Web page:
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Originally published in 1937 by International Publishers of New York

History of Anarchism in Russia

by E. Yaroslavsky


IN OCTOBER, 1917, the Bolsheviks roused the masses of Russian workers, peasants, soldiers and sailors for the great Socialist Proletarian Revolution. Though opposed by all other parties, including the so-called Socialists-the Mensheviks and Socialist Revolutionaries-and by most of the anarchists, the revolution triumphed and opened up the new epoch of socialism, which is so replete with deeds of glory and heroism of the working people.

Did the anarchists take any part in this struggle? No. As in 1905, they thought it a sin to fight for the establishment of authority of any kind. But without organized authority the victorious people would have been crushed, for the proletarian revolution had to face the opposition not only of all parties in Russia with the exception of the Bolsheviks, not only of the entire bourgeoisie in Russia and all its hangers-on, but of the entire international bourgeoisie. Fourteen capitalist states organized intervention and economic blockade against the new state.

Today, when we see the fascist governments of Germany, Italy and Portugal aiding the fascist rebels in Spain with the tacit consent and even support of other governments, it would be well for the working people of Spain, and no less for their enemies, to remember that the people of the Soviet state, badly armed and starving, succeeded in routing the forces of both the internal counter-revolution and the international imperialist intervention, and freed their country. They succeeded in doing this under the leadership of the Communist Party. Members of the Communist Party and the Young Communist League formed the main body which organized resistance, they were the storm troops which invariably displayed valor and heroism at the most critical moments. Twenty-five per cent of the members of the Communist Party and 50 per cent of the Young Communist League were mobilized for the Red Army, and in the region of military operations all Communists and Young Communists without exception were mobilized. During the four great years of civil war outstanding Communist military leaders sprang up from the ranks of the people trained by Lenin and Stalin-men like Voroshilov, Frunze, Budenny, Blucher, Yegorov, Kirov, Kuibyshev, Chapayev, Shchors, and hundreds and thousands of other heroes of the civil war.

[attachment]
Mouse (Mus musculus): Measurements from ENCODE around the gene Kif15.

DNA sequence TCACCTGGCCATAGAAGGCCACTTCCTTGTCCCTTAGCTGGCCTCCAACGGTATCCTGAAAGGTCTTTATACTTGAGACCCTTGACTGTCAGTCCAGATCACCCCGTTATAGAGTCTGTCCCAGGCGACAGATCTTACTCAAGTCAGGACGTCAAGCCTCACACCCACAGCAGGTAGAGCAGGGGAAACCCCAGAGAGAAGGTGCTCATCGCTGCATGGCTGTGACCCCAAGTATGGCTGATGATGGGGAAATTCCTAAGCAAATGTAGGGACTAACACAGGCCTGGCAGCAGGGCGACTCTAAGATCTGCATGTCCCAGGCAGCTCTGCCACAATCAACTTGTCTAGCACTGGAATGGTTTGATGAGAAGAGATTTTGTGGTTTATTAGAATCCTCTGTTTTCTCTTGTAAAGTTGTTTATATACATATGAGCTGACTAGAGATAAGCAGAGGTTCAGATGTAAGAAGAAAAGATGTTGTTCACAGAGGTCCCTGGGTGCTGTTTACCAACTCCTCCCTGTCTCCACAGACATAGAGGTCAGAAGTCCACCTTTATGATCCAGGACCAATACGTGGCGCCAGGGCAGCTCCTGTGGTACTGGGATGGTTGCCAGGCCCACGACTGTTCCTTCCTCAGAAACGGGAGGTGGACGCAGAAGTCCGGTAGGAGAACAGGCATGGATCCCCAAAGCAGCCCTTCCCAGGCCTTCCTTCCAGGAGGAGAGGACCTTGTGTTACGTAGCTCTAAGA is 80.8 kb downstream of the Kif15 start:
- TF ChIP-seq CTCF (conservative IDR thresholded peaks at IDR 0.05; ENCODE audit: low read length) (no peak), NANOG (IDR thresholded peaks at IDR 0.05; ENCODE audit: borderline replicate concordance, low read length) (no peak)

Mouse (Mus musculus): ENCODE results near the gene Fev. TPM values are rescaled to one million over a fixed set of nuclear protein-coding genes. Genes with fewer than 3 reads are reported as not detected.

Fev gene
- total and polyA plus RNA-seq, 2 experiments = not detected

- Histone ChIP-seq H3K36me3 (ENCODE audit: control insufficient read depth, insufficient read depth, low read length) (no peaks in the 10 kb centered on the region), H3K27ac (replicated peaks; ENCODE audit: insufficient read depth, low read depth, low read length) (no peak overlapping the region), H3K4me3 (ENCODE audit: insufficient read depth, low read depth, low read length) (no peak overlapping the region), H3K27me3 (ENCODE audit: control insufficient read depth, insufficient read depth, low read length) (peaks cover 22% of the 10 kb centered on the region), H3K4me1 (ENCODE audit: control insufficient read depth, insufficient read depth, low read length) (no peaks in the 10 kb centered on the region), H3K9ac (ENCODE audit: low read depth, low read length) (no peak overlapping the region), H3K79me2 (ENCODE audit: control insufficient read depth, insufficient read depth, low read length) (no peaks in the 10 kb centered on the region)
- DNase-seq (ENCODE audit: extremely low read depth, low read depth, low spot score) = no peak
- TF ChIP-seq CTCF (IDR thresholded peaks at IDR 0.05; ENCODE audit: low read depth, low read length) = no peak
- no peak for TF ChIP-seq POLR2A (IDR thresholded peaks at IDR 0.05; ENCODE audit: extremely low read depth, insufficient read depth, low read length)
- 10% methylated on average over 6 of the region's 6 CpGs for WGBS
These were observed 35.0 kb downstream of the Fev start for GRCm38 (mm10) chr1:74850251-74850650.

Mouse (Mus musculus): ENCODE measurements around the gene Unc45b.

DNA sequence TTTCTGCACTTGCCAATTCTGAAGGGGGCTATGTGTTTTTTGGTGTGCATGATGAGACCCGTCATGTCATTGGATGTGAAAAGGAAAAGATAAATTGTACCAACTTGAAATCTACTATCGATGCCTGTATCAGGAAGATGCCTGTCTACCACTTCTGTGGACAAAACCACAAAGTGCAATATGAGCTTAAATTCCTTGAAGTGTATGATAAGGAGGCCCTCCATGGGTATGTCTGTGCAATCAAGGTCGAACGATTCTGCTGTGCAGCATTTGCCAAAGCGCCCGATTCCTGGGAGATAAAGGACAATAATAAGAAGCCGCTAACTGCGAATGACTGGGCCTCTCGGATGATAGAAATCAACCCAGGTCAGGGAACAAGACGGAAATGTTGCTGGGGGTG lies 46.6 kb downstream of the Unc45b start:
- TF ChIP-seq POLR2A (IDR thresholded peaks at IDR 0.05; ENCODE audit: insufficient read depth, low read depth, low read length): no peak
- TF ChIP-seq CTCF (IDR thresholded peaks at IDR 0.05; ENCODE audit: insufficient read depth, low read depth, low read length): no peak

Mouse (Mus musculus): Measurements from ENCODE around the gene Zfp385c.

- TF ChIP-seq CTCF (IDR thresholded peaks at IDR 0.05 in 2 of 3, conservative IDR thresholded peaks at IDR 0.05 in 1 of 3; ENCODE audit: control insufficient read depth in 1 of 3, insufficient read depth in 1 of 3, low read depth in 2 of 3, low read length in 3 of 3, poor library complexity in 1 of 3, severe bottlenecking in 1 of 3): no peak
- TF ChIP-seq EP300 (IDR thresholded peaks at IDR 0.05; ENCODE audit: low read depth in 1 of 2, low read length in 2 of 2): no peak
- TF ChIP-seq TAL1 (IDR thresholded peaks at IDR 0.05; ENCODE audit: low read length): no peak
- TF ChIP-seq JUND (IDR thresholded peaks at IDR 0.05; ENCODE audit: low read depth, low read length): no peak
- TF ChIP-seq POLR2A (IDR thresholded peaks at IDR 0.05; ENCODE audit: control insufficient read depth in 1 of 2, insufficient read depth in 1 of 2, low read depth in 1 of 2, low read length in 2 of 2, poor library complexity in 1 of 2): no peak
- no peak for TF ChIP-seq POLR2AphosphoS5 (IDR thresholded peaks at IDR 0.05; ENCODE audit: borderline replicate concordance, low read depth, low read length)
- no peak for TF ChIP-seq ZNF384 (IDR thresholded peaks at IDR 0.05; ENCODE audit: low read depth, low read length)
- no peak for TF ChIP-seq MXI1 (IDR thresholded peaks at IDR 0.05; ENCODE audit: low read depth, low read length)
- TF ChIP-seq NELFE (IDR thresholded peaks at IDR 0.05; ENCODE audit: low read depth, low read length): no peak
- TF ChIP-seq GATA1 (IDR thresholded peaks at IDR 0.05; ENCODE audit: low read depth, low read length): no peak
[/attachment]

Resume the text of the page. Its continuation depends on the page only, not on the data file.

Did the anarchists do anything to help in this struggle? When faced with this question, every anarchist points to Nestor Makhno. We shall deal with Makhno and his followers in a chapter specially devoted to them. For the present we will deal with the Russian anarcho-syndicalists, who borrowed many of their theories and forms of practical activity from the French, Spanish and Italian anarcho-syndicalists.